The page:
This was the first time the two great teams had ever played in Kellsburg. It was a benefit game to raise money for a special
fund. It might be the last time they would play here.

“Come on, Corky,” said Dad. “There’s a good game on television now. Let’s watch it.”

Later on Buzz put on his cap and coat again and went to the library. The wind was blowing hard and there were snow flurries
in the air.

For several days Buzz had wanted to get a book or two on chess. He knew
how to play the game fairly well, but not as well as he wished. The only person he hadn’t beaten at school was Mr. Krum,
his math teacher. And that was his aim — to beat the pants off Mr. Krum. Although, of course, he wouldn’t tell it just that
way to Mr. Krum.

He found two books on chess which he thought would help him. While he was waiting for Ms. Larkin, the librarian, to stamp
his library card, a boy came up beside him.

“Buzz, is Corky home?”

It was Pete Nettles. He was smaller and younger than Buzz and a great buddy of Corky’s, a thing Buzz couldn’t understand.
Pete was the dumbest kid on the block. He had just passed last year by the skin of his teeth. Yet Corky liked him.

“Yes, he’s home,” said Buzz in a not too friendly voice. “Why?”

Pete blinked a few times and stepped back a little. “I — I just wanted to see him, that’s all.”

“Well, you’d better not see him now,” said Buzz. “He’s too busy.”

Pete’s dark eyes hung on to his a moment. Then Pete turned away and headed for the shelves where a label read

Buzz smirked.
Sports. That kid would never be able to do anything
. Then he turned back and saw Ms. Larkin looking directly at him. It was a dark, unpleasant look — the kind Mom gave him when
he acted smart at home — and his face turned a bright red.

“Guess I shouldn’t have talked to him that way,” he murmured quietly.

“No, Buzz,” replied Ms. Larkin softly. “You shouldn’t have.”

Ms. Larkin placed his card in one of the books, then pushed them toward him.

“Thank you,” he said. He picked up the books and left.

It was snowing harder now. The flakes were like pinfeathers whipping about in the air. They hit his glasses, melted, and left
streaks. After a while they bothered him so that he had to take the glasses off.

“Hey, Corky, boy!” a voice shouted ahead of him. “Hope it stops snowing before our game tomorrow! Don’t you?”

Buzz saw two boys approaching — Gary O’Brien and Tony Krebbs, members of the Otters football team. They stopped and smiled
at him while the snow pelted their faces.

Buzz started to say something, but Gary was looking at the title of one of the books Buzz was carrying and he laughed.

“Hey, look at this, Tony! Corky’s going to read up on chess! You don’t expect to play chess like that smart brother of yours,
do you, Cork?”

Buzz’s heart skipped a beat. “I’m Buzz,” he said. “I took my glasses off because of the snow.” He pulled the glasses out of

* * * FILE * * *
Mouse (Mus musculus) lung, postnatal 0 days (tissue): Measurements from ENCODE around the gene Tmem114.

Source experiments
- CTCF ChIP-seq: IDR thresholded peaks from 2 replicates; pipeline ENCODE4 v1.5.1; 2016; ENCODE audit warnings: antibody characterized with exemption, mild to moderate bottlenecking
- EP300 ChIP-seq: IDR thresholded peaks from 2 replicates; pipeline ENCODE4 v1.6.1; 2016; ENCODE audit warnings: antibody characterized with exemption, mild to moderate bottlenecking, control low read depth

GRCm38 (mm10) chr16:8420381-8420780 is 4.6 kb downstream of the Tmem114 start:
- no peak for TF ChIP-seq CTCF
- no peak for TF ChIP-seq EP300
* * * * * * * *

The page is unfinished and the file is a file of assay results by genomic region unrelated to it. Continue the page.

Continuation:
his pocket to prove it.

Gary’s face colored. “Oh,” he said. “Sorry, Buzz. Thought you were Corky. Come on, Tony. Let’s go.”


ARY and Tony brushed past Buzz and went on their way, and Buzz went on his. Both of those boys were in his class in school.
But they often acted just that way, as if he had the measles or something.

They liked Corky. Everyone liked Corky. It wasn’t because he played football, either. Or basketball. Buzz played basketball
with some of those same guys. Still, it made no difference with them. They’d yell “Hi!” to Corky if they saw
him half a mile away. But Buzz would practically have to bump into them before they said “Hi” to him. It wasn’t the same
kind of “Hi,” either. It was dead-like.

Why they liked Corky and not him, Buzz didn’t know. He had one friend — Dougie Byrd. One friend — as long as he was a
friend — was enough for him.

He got to thinking about tomorrow’s pro football game. He sure wished Corky would go. It would be the greatest thing that
ever happened to him. He’d remember it as long as he lived. Who knew if he’d ever have this chance again?

And then, suddenly, an idea popped into Buzz’s head. A crazy, unbelievable, fantastic idea. But an idea that could work perfectly!

The more he thought about it, the better it looked, and the faster he hurried home.

He called Corky into the bedroom and shut the door. He was breathless with excitement.

“Corky, you still would like to go to the Giants-Bears game, wouldn’t you?”

“Of course I would! But I told you —”

“Wait! I have an idea. You
go. And you won’t have to worry about not playing with the Otters tomorrow, either!”

Corky stared. “Why? Did you talk with Coach Hayes?”

“No. I’ll play in your place. Without my glasses on no one will know that I’m Buzz! I’ll pretend I’m you!”

Corky’s mouth dropped open. “That’s crazy!”

“Sh-h!” whispered Buzz. “Not so loud! No one must know about this. Not even Dad. This is only between you and me.”

“But you’ve only played football in gym!” Corky said, his voice just above a whisper. “How do you expect to do it?”

“Look, you play tackle, don’t you? All you do is stand there in the line and try to keep the opponents from running through.
What’s hard about that?”

“Everything’s hard about that,” snapped Corky. “You have to stand just right. You have to know how to block your man. Buzz,
you’re not in condition! You could get hurt!”

“I played basketball all last winter just as much as you did,” said Buzz. “And I rode my bike around this summer more often
than you played baseball. You’ve only been practicing football a few weeks. You can’t be in much better condition than I am.”